We may be a little late to the game, but check out our review of Inside Out.
|"Look how colorful we are. They should|
have called this movie Pixar's Pride!!!"
From Toy Story's debut in 1995 through Toy Story 3 in 2010 Pixar enjoyed an unprecedented streak of great films that were also wildly financially successful. These films were funny, smartly written and appealed to literally everyone, and were cast with the best actor for the role, not just the biggest. Somewhere around 2011 Pixar lost their way, lazily releasing so-so films like mediocre sequels Cars 2 and Monsters University or the glorified Disney princess movie Brave. Meanwhile, Disney proper, under the guiding hand of former Pixar chief John Lasseter, was knocking it out of the park with big CG animated films like Oscar winners Frozen and Big Hero 6. In 2014 Pixar took its first year off in almost 2 decades while preparing two new films for release this year, with the first, Inside Out, opening this past weekend. Could Pixar recapture the magic of pre-2011?
Thankfully, the answer to that question is "yes". Inside Out is the creation of original Pixar braintrust member Pete Docter, who also brought us two of Pixar's most emotionally resonant films, Monsters, Inc. and the magnificent Up. Inspired by Docter's own preteen daughter, Inside Out personifies the basic emotions driving the daily life of 11-year-old heroine Riley: Joy, Sadness, Fear, Anger, and Disgust. In true Pixar fashion each of these has a perfectly chosen voice counterpart (Mindy Kaling nails Disgust, but more from Bill Hader's Fear and Lewis Black's Anger would have been nice.) Amy Poehler as Joy and The Office's Phyllis Smith as Sadness are the centerpiece characters here, and both (particularly Smith) shine in their roles. Celebrated character actor Richard Kind gives a scene-stealing performance as Riley's imaginary friend Bing Bong, and John Ratzenberger also drops in for his trademark Pixar cameo.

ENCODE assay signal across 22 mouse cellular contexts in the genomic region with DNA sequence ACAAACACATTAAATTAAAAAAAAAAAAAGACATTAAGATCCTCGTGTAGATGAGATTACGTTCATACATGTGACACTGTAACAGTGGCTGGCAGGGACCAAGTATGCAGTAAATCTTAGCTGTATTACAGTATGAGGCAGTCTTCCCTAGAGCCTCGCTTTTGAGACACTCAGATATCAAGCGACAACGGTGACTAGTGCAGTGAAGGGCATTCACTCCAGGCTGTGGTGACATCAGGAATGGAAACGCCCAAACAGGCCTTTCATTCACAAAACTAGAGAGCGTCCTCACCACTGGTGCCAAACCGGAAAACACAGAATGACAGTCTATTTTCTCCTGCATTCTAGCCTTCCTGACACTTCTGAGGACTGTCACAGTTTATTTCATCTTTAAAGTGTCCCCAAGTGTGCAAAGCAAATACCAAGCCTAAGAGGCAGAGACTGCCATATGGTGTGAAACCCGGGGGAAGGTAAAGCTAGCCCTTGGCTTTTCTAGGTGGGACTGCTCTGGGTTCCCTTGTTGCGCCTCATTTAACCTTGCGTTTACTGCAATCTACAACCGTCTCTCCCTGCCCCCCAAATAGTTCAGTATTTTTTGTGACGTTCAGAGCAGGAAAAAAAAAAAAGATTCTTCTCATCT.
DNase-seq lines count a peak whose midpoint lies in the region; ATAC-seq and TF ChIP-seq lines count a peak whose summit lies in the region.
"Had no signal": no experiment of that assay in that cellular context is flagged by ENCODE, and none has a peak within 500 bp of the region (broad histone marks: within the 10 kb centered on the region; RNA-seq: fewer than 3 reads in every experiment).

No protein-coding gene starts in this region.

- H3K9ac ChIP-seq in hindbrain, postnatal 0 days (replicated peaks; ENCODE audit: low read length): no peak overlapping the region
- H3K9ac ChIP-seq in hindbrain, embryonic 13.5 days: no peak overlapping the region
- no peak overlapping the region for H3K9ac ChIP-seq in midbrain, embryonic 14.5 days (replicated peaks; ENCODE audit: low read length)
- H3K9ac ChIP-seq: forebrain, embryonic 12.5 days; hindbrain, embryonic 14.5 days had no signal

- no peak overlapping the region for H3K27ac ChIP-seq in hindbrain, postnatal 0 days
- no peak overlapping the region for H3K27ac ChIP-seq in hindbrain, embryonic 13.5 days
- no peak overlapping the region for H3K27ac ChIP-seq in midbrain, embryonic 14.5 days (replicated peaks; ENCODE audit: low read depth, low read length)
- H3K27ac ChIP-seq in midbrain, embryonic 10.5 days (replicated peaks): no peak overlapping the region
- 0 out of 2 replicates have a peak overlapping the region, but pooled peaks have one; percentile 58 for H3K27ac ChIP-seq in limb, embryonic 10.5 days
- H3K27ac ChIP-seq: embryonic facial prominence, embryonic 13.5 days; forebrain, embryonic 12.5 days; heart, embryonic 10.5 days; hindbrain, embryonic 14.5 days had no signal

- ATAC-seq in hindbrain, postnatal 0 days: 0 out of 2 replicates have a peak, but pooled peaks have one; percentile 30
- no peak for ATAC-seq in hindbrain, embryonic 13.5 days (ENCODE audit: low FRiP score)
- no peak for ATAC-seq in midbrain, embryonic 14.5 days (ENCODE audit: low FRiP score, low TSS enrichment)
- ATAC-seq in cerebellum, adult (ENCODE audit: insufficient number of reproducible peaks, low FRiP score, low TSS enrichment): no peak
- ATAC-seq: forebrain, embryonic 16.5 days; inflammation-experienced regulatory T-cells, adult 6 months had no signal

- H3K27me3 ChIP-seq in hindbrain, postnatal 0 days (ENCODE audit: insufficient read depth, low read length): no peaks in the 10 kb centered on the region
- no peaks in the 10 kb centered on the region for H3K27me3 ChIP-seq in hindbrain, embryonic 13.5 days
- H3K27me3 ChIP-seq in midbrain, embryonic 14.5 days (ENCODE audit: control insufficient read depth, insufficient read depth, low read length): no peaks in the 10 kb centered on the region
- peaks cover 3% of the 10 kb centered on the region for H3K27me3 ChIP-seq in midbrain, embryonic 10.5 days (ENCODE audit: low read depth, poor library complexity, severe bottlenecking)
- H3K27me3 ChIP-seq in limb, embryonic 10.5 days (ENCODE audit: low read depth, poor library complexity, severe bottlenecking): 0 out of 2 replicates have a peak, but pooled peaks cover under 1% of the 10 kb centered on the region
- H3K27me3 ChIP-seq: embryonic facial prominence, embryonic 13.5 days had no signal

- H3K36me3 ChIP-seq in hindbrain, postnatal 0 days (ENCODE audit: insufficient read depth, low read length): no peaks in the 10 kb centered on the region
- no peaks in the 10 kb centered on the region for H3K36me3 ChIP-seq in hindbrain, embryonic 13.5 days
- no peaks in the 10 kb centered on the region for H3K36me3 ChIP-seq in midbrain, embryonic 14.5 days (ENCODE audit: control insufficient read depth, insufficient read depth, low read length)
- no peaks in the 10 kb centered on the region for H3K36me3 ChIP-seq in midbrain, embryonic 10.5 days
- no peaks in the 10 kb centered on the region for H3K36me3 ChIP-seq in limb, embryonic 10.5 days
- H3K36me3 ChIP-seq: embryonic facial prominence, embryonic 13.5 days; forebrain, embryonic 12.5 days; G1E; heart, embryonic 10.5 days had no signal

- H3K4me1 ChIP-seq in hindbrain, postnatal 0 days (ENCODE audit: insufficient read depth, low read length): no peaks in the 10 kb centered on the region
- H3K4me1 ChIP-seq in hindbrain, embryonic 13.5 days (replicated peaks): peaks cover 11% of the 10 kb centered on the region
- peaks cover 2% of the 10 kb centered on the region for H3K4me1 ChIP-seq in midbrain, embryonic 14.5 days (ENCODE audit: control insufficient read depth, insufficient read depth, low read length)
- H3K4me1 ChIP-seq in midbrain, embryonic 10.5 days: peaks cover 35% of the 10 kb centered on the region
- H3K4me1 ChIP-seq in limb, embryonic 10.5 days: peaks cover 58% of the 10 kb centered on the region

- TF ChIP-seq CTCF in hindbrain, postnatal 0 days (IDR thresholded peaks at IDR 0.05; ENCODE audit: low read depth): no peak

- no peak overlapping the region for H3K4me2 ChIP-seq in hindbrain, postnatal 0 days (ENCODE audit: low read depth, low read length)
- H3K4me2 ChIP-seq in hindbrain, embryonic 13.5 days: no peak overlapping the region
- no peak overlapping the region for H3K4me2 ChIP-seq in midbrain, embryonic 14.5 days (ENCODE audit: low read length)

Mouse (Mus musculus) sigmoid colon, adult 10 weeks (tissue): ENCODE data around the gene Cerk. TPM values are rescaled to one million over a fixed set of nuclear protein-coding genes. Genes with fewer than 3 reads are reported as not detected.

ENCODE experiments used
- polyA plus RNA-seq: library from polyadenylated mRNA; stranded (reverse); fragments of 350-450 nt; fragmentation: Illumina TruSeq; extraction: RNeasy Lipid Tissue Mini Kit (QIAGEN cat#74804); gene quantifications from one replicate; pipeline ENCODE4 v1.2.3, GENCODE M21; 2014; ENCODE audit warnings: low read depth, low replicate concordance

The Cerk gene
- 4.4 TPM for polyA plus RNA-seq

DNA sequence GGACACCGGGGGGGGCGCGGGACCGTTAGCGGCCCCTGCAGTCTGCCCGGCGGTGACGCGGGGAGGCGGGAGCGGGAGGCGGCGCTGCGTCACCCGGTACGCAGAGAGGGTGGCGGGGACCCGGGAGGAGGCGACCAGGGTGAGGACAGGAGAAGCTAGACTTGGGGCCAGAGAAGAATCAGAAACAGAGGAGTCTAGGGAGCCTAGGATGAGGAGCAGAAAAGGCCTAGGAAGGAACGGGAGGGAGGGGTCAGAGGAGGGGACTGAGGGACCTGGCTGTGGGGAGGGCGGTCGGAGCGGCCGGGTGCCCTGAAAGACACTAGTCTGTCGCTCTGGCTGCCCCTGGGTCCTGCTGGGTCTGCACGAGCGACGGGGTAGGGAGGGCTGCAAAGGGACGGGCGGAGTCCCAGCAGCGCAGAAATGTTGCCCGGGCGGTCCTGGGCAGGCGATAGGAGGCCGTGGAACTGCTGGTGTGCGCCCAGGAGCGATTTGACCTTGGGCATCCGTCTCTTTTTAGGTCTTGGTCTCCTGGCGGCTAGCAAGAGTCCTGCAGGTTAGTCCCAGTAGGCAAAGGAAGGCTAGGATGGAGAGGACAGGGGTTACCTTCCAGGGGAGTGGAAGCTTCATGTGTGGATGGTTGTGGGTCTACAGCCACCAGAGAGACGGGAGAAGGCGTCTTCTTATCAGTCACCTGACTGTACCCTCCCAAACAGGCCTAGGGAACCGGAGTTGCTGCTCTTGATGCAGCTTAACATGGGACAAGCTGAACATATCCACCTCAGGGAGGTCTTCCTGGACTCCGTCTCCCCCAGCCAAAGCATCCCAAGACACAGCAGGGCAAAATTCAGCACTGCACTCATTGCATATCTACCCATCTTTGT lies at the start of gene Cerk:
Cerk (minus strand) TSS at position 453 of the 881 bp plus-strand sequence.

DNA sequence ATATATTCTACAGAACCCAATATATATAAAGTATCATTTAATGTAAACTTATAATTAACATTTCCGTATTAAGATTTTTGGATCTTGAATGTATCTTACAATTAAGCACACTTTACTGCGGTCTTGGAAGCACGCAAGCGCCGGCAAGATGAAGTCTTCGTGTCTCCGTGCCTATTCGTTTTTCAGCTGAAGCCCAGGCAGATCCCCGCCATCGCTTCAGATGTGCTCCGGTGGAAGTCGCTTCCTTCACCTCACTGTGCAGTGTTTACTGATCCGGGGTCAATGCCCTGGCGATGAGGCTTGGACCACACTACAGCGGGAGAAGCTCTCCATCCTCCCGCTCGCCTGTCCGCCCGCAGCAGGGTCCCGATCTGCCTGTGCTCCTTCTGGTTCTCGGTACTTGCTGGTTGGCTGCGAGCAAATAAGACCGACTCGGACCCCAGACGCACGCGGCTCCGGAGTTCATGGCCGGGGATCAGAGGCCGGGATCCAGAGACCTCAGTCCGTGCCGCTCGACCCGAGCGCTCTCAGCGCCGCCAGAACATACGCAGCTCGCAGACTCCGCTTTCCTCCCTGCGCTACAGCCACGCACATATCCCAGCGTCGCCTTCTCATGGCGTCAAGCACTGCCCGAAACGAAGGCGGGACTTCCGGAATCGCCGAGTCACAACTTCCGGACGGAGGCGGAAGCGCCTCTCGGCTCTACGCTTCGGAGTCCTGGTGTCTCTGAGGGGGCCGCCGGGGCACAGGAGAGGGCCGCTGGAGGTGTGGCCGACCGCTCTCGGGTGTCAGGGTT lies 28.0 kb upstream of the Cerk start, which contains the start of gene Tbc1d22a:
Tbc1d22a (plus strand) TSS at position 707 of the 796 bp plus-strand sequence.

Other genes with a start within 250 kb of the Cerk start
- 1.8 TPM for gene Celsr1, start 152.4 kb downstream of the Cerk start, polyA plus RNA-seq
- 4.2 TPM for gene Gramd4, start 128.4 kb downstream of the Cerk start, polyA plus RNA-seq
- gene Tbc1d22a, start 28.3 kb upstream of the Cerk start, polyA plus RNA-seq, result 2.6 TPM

|"Look everyone!!! I can read!!"|
The heart of any Pixar film is emotion, and even though this a film that turns complex emotions into cartoon characters the feelings here are very real and relatable. The film highlights Riley's struggles to adapt to life in a new town, and dealing with happy, formative memories suddenly becoming sad ones. Where so many other films would fall into a trap of becoming maudlin or heavy-handed, Inside Out handles this with the trademark Pixar velvet touch and brings a very real tear to the eye of even the most cynical viewer. If there is a complaint to be had, it's that Inside Out takes a tad bit long to really get going, but is a wonderful experience once it does.
It would be a bit lazy to speak of Inside Out in terms of its ranking within the Pixar pantheon, but it is almost certainly their best by far since Toy Story 3. It is that perfect balance of funny, heartbreaking, resonant and triumphant that we've come to expect from Pixar, though it does labor just a bit to get there. Inside Out is preceded by a trailer for Pixar's next release, this November's infamously troubled The Good Dinosaur. While this trailer didn’t inspire much confidence in Pixar's immediate future (it's worth noting that Toy Story 4 is also currently in production), at very least Inside Out reminds us of the magic we've come to love from Pixar, and gives us hope for more magic to come.